Scores of civilians 'killed in Russian airstrike' in Syria
The Britain-based Syrian Observatory for Human Rights told AFP that 18 people were killed by Russian strikes in the town of Misraba, while the remainder died in shelling from government forces.
Three children and 11 women were among those killed in the strike, it was reported by the monitor.
Victims were taken to a hospital in the besieged city of Douma, where an AFP correspondent saw rescuers bringing in mostly women and children.
Medical staff tried to revive an infant who had been pulled from the rubble, but without success. A young girl among the wounded received stitches for a serious injury to her face.
A medical source at the hospital told AFP that "among the wounded were two women in their twenties. One of them lost both eyes and the other lost one eye."
According to the Syrian Network for Human Rights, 10,204 civilians were killed in 2017, including 2,298 children and 1,536 women. The war has killed more than 340,000 people and displaced millions from their homes since it began in 2011 with the brutal regime repression of anti-government protests by Syrian President Bashar al-Assad.
Eastern Ghouta, a small enclave east of the capital Damascus, is controlled mostly by rebels from the Jaish al-Islam group.
The rebel-held area has been the target of heavy and ongoing bombardment, with the International Committee of the Red Cross labelling the humanitarian situation "critical" n December.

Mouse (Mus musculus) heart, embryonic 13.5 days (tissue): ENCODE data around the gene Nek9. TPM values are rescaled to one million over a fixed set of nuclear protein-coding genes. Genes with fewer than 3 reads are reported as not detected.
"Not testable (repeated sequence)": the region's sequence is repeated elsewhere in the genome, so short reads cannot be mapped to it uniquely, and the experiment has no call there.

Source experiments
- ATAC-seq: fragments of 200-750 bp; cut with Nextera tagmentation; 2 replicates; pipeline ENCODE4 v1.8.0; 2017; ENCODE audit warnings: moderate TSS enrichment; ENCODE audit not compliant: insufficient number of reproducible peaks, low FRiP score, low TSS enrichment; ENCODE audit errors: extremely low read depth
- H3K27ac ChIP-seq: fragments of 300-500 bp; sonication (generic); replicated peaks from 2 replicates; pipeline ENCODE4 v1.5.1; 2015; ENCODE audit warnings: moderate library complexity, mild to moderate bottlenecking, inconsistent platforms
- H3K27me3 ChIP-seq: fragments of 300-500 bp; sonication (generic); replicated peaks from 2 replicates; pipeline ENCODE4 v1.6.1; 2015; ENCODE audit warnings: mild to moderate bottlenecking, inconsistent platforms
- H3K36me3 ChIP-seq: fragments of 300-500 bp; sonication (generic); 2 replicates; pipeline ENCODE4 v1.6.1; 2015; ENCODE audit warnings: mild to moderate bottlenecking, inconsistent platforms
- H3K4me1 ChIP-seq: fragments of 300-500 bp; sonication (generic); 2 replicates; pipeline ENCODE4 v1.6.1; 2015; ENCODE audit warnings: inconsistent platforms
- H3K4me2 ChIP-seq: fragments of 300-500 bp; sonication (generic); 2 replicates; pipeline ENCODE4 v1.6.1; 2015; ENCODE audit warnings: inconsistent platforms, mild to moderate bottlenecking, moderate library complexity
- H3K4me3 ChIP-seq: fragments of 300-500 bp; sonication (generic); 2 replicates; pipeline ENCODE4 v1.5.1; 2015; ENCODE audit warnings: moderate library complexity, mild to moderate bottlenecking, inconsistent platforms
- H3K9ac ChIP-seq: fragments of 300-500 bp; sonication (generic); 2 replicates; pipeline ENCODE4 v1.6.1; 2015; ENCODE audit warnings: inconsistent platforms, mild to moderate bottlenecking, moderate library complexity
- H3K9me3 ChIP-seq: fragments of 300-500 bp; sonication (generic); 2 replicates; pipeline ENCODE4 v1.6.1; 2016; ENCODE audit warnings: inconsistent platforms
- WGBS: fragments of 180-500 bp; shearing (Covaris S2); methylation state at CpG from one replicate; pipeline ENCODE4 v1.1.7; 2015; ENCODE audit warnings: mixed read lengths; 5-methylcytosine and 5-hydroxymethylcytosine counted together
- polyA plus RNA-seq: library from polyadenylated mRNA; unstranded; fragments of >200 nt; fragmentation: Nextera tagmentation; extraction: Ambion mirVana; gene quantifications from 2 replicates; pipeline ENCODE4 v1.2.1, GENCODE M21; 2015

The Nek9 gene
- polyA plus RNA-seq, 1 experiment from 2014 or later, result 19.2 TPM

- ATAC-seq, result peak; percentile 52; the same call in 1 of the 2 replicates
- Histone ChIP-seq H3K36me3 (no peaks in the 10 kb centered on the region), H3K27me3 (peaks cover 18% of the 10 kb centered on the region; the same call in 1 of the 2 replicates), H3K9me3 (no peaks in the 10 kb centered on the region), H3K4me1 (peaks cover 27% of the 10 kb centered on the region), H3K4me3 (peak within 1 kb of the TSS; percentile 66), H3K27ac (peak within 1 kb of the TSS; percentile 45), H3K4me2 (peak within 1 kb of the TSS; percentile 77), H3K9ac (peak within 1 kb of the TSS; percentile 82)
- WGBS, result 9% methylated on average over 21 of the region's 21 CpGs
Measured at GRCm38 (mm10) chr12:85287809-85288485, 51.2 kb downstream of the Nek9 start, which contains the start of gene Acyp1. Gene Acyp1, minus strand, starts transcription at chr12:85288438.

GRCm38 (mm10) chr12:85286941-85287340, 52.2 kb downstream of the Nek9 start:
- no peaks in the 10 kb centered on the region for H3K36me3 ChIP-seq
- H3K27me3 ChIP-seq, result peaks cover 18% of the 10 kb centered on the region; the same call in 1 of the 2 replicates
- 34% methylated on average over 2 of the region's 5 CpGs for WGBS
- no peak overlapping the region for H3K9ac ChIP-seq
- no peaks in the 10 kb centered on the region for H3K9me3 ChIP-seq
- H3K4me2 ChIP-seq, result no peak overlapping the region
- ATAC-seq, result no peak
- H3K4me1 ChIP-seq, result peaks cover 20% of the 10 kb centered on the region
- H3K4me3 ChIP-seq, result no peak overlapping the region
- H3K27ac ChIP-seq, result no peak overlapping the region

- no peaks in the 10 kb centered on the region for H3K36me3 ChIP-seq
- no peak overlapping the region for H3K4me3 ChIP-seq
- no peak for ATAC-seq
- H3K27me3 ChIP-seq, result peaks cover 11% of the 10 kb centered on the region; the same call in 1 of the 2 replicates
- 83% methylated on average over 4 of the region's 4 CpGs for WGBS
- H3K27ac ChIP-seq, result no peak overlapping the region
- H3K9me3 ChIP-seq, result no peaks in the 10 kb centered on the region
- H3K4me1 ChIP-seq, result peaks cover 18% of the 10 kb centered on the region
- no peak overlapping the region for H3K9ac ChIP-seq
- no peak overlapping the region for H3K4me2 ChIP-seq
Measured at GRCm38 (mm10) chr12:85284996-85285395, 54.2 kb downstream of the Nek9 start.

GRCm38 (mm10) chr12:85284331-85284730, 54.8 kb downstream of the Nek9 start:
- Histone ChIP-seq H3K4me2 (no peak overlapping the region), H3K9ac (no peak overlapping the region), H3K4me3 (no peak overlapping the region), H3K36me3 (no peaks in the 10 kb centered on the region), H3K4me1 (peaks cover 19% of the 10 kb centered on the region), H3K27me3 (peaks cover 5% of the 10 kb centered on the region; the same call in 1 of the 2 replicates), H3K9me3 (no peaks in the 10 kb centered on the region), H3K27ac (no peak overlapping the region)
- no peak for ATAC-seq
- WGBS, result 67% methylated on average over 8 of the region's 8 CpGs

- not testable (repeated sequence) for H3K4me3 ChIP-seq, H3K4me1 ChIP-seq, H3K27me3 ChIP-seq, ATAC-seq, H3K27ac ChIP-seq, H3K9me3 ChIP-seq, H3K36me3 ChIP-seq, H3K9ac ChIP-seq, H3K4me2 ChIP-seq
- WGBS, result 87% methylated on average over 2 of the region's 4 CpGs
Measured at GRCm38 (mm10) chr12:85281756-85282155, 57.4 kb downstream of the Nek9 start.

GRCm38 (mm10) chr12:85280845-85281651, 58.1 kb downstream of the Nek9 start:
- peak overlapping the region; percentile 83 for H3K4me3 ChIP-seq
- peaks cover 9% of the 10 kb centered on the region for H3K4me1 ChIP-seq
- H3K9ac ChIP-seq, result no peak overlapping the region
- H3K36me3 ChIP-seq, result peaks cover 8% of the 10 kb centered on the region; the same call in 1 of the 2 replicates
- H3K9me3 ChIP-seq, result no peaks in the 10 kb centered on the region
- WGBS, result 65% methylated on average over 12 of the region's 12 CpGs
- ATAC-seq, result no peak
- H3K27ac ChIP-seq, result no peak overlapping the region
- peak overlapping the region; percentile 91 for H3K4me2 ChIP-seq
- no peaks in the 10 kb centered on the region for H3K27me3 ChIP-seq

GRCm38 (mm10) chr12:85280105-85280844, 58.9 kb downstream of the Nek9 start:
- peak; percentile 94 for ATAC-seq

The 400,000 people trapped in the Eastern Ghouta face crippling shortages of food, fuel and medicines, with 500 waiting to be evacuated for life-saving medical care.
|The rebel-held area has been the target of heavy and
ongoing bombardment, with the International Committee
of the Red Cross labelling the humanitarian situation
'critical' in December [Getty]
"Chronic disease sufferers and people with severe injuries are struggling to access care," the ICRC's Middle East director, Robert Mardini, told the BBC in December.
"The sick and injured must not be used as pawns in negotiations between the different parties involved in the fighting. Medical attention must be promptly given to those who need it irrespective of who they are."
Russia first launched bombing raids in 2015 in support of Syrian President Assad's beleaguered forces. The strikes have helped Assad regain control over much of the war-ravaged country.
The Observatory relies on a network of sources inside Syria and says it determines whose planes carry out raids according to type, location, flight patterns and munitions used.
The latest raids came after at least seven civilians, including five children, were killed by airstrikes in the northwestern Idlib province on Tuesday, the last outside government control, the Observatory said.